The river's rising, the dike's been leaking, and Melita car dealer Dwight Murray is starting to sweat.
"Two days ago I was pretty confident," the owner of Southwest Pontiac Buick GMC Ltd. said Monday.
Murray said that two years ago, the municipality added two feet to the dike that protects his dealership and about a half a dozen other businesses at the south end of town where the Souris River overflows its banks.
"We thought we were good forever, to tell you the truth," Murray said. "But here we are now with only about 18 more inches before the water gets us again."
He said everything changed Sunday when the Souris rose another seven inches in less than 24 hours and the dike sprang a leak. Although they were able to plug it Monday morning, he and his business neighbours are worried the dike won't be enough to hold back the raging river, which may not crest until later this week or next.
So on Monday, Murray had his employees move all of the dealership's cars to higher ground -- the parking lot at the town's arena. And his brother Dwayne, who owns the D.B. Murray Ltd. John Deere dealership just down the road, was doing the same thing.
"They've been moving equipment out all day," Dwight said.
Monday was an eventful day for more than just the Murrays and their neighbours.
The Manitoba government also closed Highway 75 -- the province's main overland link to the United States -- further adding to the flood-related woes of businesses in the Red River Valley and beyond.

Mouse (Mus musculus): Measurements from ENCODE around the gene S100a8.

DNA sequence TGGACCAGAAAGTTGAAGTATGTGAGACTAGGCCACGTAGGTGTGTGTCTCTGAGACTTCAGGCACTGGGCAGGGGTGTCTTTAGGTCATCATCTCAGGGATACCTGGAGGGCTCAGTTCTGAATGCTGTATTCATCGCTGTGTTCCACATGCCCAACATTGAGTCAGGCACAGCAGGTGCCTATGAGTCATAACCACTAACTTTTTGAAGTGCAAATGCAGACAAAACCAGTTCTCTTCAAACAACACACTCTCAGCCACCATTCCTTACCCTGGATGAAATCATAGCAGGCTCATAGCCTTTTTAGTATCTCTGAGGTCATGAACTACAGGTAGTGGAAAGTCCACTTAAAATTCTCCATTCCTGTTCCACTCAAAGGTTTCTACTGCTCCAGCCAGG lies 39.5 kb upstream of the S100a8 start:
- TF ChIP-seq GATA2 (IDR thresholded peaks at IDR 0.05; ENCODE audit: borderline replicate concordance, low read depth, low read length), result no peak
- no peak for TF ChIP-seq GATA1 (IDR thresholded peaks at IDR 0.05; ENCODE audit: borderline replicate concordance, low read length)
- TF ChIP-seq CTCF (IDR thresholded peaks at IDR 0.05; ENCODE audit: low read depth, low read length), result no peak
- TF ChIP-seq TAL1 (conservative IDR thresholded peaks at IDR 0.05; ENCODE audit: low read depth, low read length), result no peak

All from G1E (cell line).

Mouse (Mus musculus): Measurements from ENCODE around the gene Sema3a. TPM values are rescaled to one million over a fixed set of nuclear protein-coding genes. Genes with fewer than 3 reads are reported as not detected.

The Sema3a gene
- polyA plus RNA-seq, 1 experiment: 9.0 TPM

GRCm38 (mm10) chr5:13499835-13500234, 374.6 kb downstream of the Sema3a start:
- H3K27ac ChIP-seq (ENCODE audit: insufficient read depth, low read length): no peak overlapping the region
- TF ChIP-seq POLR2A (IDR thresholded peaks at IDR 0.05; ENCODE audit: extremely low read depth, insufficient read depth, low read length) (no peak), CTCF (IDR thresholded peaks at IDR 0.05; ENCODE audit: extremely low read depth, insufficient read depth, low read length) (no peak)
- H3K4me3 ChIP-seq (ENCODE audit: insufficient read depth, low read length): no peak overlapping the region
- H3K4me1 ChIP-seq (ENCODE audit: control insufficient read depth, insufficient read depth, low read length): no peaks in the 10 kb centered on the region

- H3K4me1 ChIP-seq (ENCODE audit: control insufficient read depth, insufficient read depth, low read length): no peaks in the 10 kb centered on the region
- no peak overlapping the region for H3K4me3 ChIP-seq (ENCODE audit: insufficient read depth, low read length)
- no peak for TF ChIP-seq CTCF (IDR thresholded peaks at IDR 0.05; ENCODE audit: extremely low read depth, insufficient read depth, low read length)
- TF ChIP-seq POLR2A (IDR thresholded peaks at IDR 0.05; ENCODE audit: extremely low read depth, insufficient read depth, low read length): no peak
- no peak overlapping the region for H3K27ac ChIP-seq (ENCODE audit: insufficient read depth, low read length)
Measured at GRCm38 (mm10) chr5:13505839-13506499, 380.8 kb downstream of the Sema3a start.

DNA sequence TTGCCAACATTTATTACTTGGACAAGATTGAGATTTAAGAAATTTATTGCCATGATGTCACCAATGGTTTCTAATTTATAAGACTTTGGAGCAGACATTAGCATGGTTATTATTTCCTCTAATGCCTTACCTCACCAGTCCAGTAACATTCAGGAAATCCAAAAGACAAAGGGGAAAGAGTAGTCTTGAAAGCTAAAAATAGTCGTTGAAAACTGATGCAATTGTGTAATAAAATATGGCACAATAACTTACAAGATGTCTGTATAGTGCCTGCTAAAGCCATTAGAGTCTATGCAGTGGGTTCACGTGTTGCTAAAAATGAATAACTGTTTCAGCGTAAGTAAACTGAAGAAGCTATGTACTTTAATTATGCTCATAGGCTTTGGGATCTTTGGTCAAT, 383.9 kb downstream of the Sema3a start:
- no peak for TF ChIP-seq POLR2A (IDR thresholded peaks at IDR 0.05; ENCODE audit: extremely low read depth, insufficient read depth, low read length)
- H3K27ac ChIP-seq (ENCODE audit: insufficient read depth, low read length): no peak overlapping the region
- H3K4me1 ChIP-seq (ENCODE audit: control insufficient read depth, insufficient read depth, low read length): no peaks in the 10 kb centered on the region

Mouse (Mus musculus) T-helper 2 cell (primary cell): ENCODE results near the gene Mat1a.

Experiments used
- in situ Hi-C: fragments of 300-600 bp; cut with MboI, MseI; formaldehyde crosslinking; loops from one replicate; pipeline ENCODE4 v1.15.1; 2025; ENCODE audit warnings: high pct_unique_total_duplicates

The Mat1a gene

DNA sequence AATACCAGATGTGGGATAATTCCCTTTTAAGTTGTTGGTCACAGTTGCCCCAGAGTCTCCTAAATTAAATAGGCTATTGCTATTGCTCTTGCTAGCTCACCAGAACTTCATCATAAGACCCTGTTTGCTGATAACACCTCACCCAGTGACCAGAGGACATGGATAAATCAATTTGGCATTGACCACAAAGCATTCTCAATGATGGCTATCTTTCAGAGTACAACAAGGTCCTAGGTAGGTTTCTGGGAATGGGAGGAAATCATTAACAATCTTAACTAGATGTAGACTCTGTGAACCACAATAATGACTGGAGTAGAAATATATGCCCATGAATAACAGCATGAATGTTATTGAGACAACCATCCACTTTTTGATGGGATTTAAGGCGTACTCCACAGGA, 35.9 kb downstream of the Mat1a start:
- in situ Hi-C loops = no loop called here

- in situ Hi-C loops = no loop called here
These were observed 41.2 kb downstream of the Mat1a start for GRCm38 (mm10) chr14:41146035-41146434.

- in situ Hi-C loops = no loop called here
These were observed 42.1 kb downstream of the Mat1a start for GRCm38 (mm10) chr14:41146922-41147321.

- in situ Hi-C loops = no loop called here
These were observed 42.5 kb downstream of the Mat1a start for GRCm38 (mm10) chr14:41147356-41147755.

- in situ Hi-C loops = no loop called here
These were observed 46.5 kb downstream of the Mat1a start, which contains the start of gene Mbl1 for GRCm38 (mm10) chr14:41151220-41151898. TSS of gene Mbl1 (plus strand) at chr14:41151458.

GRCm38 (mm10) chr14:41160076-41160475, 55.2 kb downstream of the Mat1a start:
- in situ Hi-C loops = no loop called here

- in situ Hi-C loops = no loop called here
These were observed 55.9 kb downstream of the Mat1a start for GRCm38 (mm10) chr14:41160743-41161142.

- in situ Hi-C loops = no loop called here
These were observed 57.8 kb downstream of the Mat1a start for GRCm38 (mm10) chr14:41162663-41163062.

V-Bins in downtown Morris had already taken steps to minimize the impact of the highway closing. It relocated about 30 per cent of its inventory of grain and fertilizer bins to Altona and Winkler.
General manager Garth Stevenson said even if the last access road into Morris gets blocked off and the firm has to halt production, it will still be able to deliver product to its customers from its temporary quarters in those two locations.
But it's anything but business as usual for truckers who use Highway 75 to haul goods to and from the United States. They have to take a 100-kilometre detour west via Highway 3. Manitoba Trucking Association executive director Bob Dolyniuk said that's expected to add $1.5 million a week to hauling costs.
"Obviously that is going to be passed on to shippers and ultimately to the consumer," Dolyniuk said. "You just can't run 100 kilometres for free."
For many manufacturers, like Steinbach window manufacturer Loewen, the highway closing means it's going to take a little longer to get supplies in and product out. Instead of cutting across country to Highway 75, southbound trucks will now have to loop around Winnipeg and up Highway 3.
But at least shipments will get through, said company spokesman Jon Sawatzky, so the disruption to Loewen's operations should be minimal.
Paul Peloquin, owner of a Ste. Agathe firm that manufactures hopper bottoms for grain bins, also isn't getting worked up about the flood, even though he expects it will force him to temporarily halt production.
Peloquin's home and shop were both flooded in 1997. But he doesn't expect that to happen this time.
"When you've gone through (a flood like) '97, anything else is a cakewalk," he said.